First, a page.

Do you remember phonebooks?
The paper kind. Huge thick books that got delivered to your house every year containing the names, addresses and landline numbers to everyone you ever knew.
Conveniently sorted village by village so that you could know pretty much everyone in your neighborhood without ever meeting them. And everyone was fine with that.
Can you even imagine?
These days our privacy is such a thing. And that in a world that is ever increasingly designed for access. Everyone is tracking everything everywhere and even though this has been a thing ever since we evolved past using grunts as name indicators…suddenly we’re becoming more and more aware AND consequently…bothered…about people knowing our business.
I am one of these people. Sort of. In waves.
There’s times I suddenly get worried about my visibility and online footprint. Usually after run-ins with creepy stalkery dudes online. Or unwanted exes on the approach. Or that-one-guy-from-that-one-time that randomly checks in via social media every 6 months like clockwork. Options aplenty. Because with all of the increased access – folk get more and more creative in ‘finding’ entry points as well. Comes with the territory.
So, as I’ve bragged before, I go on an online cleanse every couple of months. Clean up timelines to the very few socials I upkeep. Sweep through followers list to pluck out unwanted viewers. Incognito Google myself and then work on getting entries removed that feature my way-too-unique name. Things like that.
This time round I went a bit further, even. Locking up public profiles for Facebook and LinkedIn. Removing location data everywhere that’s possible. Archiving old posts and profile pics and switching up profile tags to unrecognizables. Which, obviously, in no way makes me impossible to find. But a lot harder, at the very least.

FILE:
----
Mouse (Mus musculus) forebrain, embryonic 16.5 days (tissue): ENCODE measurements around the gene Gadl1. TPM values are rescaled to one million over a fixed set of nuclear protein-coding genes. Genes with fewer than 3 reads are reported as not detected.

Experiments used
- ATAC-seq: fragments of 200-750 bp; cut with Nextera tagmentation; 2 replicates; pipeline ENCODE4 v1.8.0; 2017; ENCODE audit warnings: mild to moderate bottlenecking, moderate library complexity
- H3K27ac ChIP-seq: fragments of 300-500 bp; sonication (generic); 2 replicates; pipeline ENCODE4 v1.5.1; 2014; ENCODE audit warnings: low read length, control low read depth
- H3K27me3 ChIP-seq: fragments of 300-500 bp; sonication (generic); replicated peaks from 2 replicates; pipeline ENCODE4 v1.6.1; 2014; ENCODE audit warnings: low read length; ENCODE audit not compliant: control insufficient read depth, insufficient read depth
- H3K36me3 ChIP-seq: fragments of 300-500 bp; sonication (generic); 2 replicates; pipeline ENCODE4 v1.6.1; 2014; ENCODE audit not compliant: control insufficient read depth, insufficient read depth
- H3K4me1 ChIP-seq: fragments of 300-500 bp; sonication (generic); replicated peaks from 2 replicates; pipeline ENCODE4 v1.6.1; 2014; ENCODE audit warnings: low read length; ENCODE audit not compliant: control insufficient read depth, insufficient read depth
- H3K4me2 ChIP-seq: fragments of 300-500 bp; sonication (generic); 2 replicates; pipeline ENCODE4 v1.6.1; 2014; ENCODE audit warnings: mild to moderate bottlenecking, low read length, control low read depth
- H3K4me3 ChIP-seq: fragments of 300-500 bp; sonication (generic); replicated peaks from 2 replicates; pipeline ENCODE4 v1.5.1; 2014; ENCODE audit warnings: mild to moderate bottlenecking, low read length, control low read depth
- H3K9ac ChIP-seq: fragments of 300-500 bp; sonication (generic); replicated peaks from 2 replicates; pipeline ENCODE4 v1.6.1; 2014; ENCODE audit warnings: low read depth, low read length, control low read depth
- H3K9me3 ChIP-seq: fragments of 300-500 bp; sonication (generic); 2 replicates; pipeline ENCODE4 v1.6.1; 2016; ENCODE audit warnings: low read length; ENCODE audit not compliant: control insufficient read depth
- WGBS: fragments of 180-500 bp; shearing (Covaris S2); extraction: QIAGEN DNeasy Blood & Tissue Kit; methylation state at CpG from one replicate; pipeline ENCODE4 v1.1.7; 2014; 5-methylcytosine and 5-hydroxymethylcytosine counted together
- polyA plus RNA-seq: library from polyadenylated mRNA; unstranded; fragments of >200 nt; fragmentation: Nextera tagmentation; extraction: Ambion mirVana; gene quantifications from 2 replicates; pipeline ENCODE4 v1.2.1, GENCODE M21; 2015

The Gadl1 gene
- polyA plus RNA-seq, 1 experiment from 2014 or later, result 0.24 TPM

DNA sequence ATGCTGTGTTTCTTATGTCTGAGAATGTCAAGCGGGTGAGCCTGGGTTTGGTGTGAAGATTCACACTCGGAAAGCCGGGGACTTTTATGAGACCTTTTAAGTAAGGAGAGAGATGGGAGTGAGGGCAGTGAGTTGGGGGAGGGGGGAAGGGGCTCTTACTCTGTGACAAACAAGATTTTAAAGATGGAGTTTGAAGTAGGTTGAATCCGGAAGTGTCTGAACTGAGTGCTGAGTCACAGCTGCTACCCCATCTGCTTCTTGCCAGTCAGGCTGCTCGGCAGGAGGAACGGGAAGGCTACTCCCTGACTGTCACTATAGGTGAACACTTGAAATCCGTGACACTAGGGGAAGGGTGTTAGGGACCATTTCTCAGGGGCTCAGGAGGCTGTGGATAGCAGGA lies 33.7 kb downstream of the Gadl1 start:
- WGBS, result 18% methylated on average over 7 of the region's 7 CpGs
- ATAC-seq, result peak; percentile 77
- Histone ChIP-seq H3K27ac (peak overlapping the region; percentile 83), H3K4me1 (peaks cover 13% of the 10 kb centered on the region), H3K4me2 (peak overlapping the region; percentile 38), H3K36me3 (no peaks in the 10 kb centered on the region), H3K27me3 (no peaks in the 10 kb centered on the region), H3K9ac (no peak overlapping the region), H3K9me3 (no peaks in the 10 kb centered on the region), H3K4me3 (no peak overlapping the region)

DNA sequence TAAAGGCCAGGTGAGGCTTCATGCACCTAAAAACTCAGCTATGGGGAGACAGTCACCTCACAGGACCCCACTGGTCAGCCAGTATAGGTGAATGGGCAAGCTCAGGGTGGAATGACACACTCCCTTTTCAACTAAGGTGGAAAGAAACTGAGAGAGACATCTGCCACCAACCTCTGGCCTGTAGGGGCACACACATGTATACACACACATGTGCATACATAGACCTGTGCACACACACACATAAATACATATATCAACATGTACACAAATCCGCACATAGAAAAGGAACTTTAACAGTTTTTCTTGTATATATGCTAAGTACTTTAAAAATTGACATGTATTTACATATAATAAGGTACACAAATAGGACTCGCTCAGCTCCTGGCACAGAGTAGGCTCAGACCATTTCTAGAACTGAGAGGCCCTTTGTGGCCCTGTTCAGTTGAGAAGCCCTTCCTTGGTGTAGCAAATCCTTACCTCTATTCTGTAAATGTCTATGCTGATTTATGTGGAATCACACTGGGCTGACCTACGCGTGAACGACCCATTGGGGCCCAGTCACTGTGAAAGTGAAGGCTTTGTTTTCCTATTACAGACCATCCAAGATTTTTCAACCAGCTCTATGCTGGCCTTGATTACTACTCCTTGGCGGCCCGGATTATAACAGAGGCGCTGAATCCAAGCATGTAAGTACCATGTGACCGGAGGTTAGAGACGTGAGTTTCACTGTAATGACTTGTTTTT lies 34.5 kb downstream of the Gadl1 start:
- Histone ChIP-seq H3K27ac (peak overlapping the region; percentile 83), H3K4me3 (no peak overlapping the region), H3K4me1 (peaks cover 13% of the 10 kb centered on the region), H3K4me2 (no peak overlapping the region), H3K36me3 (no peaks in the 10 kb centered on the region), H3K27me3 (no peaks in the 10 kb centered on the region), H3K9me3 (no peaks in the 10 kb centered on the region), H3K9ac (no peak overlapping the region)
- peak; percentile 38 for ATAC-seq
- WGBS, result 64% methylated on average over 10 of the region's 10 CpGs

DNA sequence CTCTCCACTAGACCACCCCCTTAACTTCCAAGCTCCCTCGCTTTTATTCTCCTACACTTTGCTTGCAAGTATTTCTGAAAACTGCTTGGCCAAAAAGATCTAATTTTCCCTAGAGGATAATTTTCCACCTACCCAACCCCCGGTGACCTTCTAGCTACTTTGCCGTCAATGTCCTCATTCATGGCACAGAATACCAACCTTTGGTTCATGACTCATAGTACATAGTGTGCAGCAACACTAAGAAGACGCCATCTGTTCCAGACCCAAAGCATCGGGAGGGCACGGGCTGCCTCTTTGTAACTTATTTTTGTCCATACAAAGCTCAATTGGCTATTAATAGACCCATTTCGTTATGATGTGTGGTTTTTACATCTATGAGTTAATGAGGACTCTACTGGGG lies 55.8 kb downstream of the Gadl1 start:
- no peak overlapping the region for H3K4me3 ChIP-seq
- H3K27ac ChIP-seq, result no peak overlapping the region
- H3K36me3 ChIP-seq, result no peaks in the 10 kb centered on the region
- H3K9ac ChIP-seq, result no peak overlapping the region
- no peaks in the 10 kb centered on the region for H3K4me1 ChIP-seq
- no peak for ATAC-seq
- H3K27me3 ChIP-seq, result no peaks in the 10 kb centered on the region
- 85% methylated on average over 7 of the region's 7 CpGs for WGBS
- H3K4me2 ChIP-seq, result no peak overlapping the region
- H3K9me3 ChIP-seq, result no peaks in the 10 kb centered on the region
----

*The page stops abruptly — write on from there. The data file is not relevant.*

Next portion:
So that you KNOW that the people that do still end up finding and contacting you have gone through creepy amounts of work to do so. A red flag that’s always convenient when building up court cases, ya know? Just saying.
Anonymity is only relative. We all approach it differently, in vastly varying amounts of paranoia. I have friends who use and abuse every social media option out there, fully visible, with as much tmi details as any soul could handle. Not a care in the world. While loverboy doesn’t even HAVE (actual) social media accounts for instance (IKR – am I even IN a relationship if I can’t go Facebook official). Fully invisible in all the ways that matter. I couldn’t even virtually stalk him before our first date (not that I tried, though). I’m somewhere in the middle when it comds to the privacy war.
And though the things that bother us now definitely validly bother us…it’s actually wild that they do…considering where we are coming from. It’s like we never really ‘saw’ how seen we used to be. By the government. Companies. Schools and neighbors.
I still remember my parents getting personalized mailcatalogs and offers from parties they’d never heard of. All of them with free access to mailboxes and phone numbers. I still remember in the early hotmail days how my inbox was free-for-all for all of the spam in the world. 100s of mails a week. Now most of em don’t get past the spamfilters.
We feel so much like our privacy is up for grabs, out in the open and constantly violated. Which it is. Totally.
That’s all just relative.
Although truthfully…I’m just really glad to have grown up only on the border of an era that sees all of our embarrassing moments, stupid phases and horrible style choices recorded, posted and going viral to haunt us forever and live on the world wide web for a lot longer still….(instead of just ending up as a single photo in a never opened album in the attic).
But in the meantime – I’ll just do my regular online detox and hope I never end up in one of those online horror stories. Fingers crossed!